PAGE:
W is for Westmount.
“Westmount — Mairie — City Hall” (photo by Flickr user Humanoide)
There are two particularly ritzy neighborhoods in Montreal. One is predominantly French-speaking, and the other is English-speaking. The French-speaking upper-crust lives in Outremont, while their English-speaking counterparts live in Westmount. Both of these neighborhoods line Mount Royal, and boast spectacular views of the city and its peons hustling below. Isn’t that always how the rich like to live?
A typical Westmount mansion (photo by Flickr user Michel Gagnon)
Westmount is full of snooty boutiques, cafés with women toting little dogs in their oversized handbags, high-rise condos, and beautiful mansions. Outremont is its mirror image, on the flip side of the mountain.
Westmount is actually its own city, complete with its own City Hall and special street signs, within the much larger city of Montreal. (Fun fact: if Quebec ever does secede from Canada to form its own nation, Westmount will remain part of Canada, because of its large English-speaking population and independent city status.)
Westmount also has at least one claim to fame with which Outremont cannot compete: Leonard Cohen was born there. Here’s a picture of his childhood home:
“Cohen’s Childhood Home” (photo by Flickr user duluoz cats)
And, if you’re curious, here’s a CBC article about the couple who put the house up for sale for $1.4 million in 2010.
Here is a short piece I wrote about riding the 66 bus from downtown through Westmount and into NDG, where I lived at the time.
Sheila darted across the wide expanse of Guy Street just in time to catch the last bus home. Home. That was a funny word for it: a place where she was always laying low, trying not to make the slightest of sounds. She had begun to think her body had been designed for hiding in crevices, like a mouse. It also helped that she could hold her breath for seven minutes at a time, the product of childhood contests to see who could stay underwater the longest without passing out.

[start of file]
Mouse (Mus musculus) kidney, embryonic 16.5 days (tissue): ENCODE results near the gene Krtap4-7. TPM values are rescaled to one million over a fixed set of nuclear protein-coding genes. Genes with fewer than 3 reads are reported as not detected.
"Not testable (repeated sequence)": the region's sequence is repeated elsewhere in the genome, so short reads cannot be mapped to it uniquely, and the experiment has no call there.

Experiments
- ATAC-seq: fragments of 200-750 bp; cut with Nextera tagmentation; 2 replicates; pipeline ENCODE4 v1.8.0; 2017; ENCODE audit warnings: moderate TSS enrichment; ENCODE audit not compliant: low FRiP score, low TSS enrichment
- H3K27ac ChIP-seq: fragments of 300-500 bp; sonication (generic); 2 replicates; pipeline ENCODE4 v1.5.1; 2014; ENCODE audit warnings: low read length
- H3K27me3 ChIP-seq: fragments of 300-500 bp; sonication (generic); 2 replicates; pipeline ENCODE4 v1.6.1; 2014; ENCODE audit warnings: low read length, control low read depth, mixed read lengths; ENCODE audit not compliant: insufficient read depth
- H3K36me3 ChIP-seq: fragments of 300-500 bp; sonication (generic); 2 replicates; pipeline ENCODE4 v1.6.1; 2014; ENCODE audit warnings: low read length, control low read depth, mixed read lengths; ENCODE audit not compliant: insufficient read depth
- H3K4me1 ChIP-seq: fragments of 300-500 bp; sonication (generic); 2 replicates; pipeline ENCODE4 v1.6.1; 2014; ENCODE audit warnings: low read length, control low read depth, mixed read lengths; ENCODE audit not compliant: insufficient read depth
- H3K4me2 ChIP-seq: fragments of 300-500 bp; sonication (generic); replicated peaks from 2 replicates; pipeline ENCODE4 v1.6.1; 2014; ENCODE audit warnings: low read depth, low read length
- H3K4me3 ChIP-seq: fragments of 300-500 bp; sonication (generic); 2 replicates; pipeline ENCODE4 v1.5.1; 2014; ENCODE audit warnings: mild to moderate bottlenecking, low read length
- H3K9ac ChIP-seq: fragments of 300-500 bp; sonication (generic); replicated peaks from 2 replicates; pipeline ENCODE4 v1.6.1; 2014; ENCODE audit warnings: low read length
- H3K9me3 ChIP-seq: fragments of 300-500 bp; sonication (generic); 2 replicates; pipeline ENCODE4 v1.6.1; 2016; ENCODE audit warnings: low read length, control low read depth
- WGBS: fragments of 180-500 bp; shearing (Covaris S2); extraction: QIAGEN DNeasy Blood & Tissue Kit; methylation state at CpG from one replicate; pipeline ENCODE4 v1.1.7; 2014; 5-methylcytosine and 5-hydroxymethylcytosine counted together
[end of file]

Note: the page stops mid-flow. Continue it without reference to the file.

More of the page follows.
Yeah, I’ll put that on my résumé, she thought bitterly, boarding the bus and slumping into an empty single seat toward the back. She clasped her schoolbag close to her heart and turned to stare out the window.
For a change, the glass wasn’t crusted over with salt and Sheila could see the city whizzing past. As the bus chugged up the mountainside, its engine growling with the strain, she could see the lights of Montreal sparkling below. Like pearls before swine, she thought, not entirely sure what the phrase was supposed to mean, but liking the image that waltzed through her head. Her eyes roved across ancient stone castles and Tudor mansions, and she wondered just how long these beautiful buildings had been withstanding the chill of Montreal’s sub-arctic winters. Her gaze fell curiously on a number of architectural oddities, gently caressed the weathered stones of the private college, and turned away from the dreary façades of the later-period houses harbouring dated furniture just inside their large picture windows.
I wonder what it costs to live in such a palace, she thought, idly clacking her nails against her front teeth and contemplating a home that was hanging over a precipice. Doesn’t matter; I’ll never live to see that kind of cash. Anyway, I’ll have to come back with my camera and take a few pictures when it’s light out. She tried to imagine the framing of each shot, and wished the bus weren’t so bumpy so that she might take a few notes for later. She wondered what kind of people lived here, high up on the side of the mountain. Nobody on the bus got off until Westmount became NDG and The Boulevard became Cote-St-Luc Road, so it was hard to come up with any educated guesses.
I wonder if Breavman ever looked down from this spot? she thought suddenly, half-remembering a character from The Favourite Game. He was a rich kid. Slumming, but from one of these high and mighty families originally… Did Breavman ever see this view? She wasn’t sure why the question possessed her now, demanding an answer.
The bus just rumbled on, crossing the imaginary line from wealth into poverty, and the charming older houses were instantly replaced by crumbling apartment buildings. Sheila sank lower into her seat, clutched her books tighter, and wondered if her parents would be throwing pots at each other again. She closed her eyes and let all the air out of her body, counting the seconds as though submerged in the local pool.
Question of the day: What city do you call home?
Want to learn more about Montreal’s Underground City? My book, Naked Montreal is now available at Amazon! Click here to download your copy now. (NOTE: This title is 18+.)